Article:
• The credit increases from 50% to 70% of up to $10,000 in wages per quarter (previously, per year). In other words, the maximum credit in the first half of 2021 is $7,000 per quarter (compared to $5,000 per year) for each eligible employee.
  • The threshold for a “significant decline” in gross receipts decreases from 50% to 20%.
  • The number-of-employees threshold increases from 100 to 500. Thus, businesses with 500 or fewer employees may claim the credit for wages paid to all eligible employees, regardless of whether they continue working.

Subsequent to the passage of the CAA, under the recently enacted American Rescue Plan Act of 2021, the employee retention credit was extended.  It can now be claimed through Dec. 31, 2021. The CAA also makes several changes to the credit that applies retroactively to March 13, 2020. For example, PPP loan recipients may now claim the credit for qualified wages paid after March 12, 2020, so long as the credit isn’t claimed for wages paid with the proceeds of a forgiven loan. In other words, a business may claim the credit if it pays qualified wages in excess of forgiven PPP loan proceeds used for payroll.

Other business tax benefits

The Consolidated Appropriations Act’s (CAA’s) significant changes involve PPP loans and the Employee Retention Credit, but it also makes several other important changes that benefit businesses. For example, the act:

  • Allows businesses to deduct the full cost of otherwise deductible restaurant business meals in 2021 and 2022. Previously, business meals were only 50% deductible.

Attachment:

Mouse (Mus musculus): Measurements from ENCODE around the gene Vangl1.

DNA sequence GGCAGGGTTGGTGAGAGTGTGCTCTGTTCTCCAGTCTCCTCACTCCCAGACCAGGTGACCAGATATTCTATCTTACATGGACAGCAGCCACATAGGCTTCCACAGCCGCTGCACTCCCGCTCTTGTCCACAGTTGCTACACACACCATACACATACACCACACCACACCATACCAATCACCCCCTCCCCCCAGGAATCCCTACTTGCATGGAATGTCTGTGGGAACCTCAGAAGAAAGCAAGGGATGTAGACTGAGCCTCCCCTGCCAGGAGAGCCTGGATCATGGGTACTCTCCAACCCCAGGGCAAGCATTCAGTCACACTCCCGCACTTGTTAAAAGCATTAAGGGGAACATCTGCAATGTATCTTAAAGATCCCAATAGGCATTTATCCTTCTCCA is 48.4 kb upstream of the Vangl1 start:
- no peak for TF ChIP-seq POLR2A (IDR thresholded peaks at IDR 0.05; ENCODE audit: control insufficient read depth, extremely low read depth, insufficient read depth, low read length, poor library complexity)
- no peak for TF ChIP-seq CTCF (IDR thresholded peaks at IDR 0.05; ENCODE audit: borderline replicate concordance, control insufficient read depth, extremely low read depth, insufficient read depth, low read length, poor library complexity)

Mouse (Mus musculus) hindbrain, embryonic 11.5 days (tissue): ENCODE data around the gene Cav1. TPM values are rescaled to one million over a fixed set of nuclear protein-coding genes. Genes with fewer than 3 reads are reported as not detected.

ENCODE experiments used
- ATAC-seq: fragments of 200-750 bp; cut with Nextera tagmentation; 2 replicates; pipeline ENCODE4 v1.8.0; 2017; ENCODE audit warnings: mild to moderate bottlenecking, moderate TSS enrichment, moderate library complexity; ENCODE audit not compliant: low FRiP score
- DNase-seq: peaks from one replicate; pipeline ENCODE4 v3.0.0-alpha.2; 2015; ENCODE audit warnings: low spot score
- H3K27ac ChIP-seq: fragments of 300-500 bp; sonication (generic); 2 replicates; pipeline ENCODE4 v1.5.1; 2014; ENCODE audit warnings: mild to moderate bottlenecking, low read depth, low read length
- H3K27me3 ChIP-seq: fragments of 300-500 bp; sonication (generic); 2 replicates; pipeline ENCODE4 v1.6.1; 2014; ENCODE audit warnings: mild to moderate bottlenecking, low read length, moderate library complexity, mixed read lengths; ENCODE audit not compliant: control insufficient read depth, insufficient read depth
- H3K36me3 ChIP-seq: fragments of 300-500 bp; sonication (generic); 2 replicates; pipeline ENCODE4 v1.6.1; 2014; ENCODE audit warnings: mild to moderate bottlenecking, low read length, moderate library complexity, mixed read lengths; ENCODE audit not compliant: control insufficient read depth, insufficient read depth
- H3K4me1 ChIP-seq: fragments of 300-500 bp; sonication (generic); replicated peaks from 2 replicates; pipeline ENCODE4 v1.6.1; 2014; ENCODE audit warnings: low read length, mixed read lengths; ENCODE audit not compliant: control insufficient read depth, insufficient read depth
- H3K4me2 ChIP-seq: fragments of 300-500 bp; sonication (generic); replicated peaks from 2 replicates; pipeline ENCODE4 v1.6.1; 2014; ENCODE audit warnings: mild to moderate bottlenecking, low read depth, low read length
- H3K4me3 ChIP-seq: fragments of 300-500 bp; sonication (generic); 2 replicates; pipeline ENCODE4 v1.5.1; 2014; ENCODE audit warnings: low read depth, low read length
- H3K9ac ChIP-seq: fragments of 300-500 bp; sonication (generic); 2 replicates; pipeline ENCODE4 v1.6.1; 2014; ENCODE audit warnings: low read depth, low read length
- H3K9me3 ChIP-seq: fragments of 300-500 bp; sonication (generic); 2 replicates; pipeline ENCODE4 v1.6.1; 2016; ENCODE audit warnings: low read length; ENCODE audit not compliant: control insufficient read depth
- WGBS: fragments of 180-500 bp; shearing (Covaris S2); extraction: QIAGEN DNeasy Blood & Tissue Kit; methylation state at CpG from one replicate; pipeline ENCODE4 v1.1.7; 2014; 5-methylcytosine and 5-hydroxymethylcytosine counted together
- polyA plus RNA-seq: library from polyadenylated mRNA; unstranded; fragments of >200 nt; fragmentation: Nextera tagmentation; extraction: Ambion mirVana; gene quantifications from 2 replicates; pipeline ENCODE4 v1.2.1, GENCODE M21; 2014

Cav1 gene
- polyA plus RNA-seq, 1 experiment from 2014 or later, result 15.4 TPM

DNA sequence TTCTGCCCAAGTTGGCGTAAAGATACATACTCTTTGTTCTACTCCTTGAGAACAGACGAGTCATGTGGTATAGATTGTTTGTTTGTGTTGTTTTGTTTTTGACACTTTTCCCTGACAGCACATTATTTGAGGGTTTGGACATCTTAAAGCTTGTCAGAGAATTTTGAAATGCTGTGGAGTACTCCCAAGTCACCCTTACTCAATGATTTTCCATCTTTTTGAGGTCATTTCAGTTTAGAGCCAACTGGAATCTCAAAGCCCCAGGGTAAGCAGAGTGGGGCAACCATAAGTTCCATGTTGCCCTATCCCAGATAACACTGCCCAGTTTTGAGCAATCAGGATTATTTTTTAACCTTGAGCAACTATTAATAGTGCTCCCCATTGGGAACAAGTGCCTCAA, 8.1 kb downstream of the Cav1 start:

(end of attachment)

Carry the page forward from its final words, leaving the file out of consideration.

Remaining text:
• Makes the Section 179D “Commercial Buildings Energy-Efficiency Tax Deduction” permanent.
  • Extends the time for repaying employee payroll taxes for the period September 1, 2020, through December 31, 2020, that were deferred according to the president’s executive order. Previously, to avoid penalties and interest, these taxes had to be repaid by April 30, 2021. The CAA extends the repayment period through December 31, 2021, allowing businesses to withhold and remit those taxes ratably over the course of the year.
  • Extends the Work Opportunity Tax Credit and empowerment zone credits through 2025.

Congress declined to extend mandatory paid sick and family leave under the Families First Coronavirus Response Act, which expired December 31, 2020. But the CAA makes tax credits available to businesses with fewer than 500 employees if they voluntarily offer paid leave according to the FFCRA framework through March 31, 2021.

Review your situation

All businesses should review their tax situations carefully to be sure they’re receiving all the tax benefits they deserve. Businesses that wish to apply for PPP loan forgiveness, the Employee Retention Credit, or both, should also ensure that they have the necessary records to document wages and other expenses and the source of funds used to pay them. If you need help applying or navigating through this difficult process, please contact us.

© 2021